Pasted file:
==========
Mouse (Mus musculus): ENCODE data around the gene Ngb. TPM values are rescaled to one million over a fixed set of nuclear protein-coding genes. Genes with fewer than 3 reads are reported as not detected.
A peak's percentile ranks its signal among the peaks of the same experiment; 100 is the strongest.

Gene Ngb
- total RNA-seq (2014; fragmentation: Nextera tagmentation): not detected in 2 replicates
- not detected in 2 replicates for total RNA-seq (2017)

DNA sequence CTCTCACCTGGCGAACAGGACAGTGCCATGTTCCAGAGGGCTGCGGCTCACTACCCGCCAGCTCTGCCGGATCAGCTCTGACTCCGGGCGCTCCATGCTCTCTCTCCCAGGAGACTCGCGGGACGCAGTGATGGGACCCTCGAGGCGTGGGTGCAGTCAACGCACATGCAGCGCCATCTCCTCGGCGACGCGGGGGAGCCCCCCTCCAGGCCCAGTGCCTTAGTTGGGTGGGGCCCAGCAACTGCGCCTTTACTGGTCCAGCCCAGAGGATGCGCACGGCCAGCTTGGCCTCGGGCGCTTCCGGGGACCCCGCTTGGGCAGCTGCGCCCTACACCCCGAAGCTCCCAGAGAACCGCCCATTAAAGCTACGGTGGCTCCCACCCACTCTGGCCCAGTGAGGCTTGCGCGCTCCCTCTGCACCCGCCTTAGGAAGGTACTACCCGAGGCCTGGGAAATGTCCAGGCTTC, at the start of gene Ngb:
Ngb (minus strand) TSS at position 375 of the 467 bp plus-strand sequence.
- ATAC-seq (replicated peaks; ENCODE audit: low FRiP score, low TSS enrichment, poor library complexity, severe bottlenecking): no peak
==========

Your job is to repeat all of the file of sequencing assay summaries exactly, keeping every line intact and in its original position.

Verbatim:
Mouse (Mus musculus): ENCODE data around the gene Ngb. TPM values are rescaled to one million over a fixed set of nuclear protein-coding genes. Genes with fewer than 3 reads are reported as not detected.
A peak's percentile ranks its signal among the peaks of the same experiment; 100 is the strongest.

Gene Ngb
- total RNA-seq (2014; fragmentation: Nextera tagmentation): not detected in 2 replicates
- not detected in 2 replicates for total RNA-seq (2017)

DNA sequence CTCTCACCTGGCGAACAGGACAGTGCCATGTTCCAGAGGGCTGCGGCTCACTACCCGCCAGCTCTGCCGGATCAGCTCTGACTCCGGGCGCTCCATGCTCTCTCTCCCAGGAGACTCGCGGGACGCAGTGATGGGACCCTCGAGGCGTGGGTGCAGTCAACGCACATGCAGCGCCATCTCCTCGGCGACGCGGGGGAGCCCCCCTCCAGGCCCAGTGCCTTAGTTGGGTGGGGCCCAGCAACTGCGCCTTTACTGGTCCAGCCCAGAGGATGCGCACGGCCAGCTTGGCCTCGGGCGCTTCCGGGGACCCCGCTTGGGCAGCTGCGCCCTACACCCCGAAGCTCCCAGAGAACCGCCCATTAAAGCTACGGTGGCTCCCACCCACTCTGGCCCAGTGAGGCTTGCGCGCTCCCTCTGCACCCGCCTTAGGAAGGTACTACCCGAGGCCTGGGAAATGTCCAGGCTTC, at the start of gene Ngb:
Ngb (minus strand) TSS at position 375 of the 467 bp plus-strand sequence.
- ATAC-seq (replicated peaks; ENCODE audit: low FRiP score, low TSS enrichment, poor library complexity, severe bottlenecking): no peak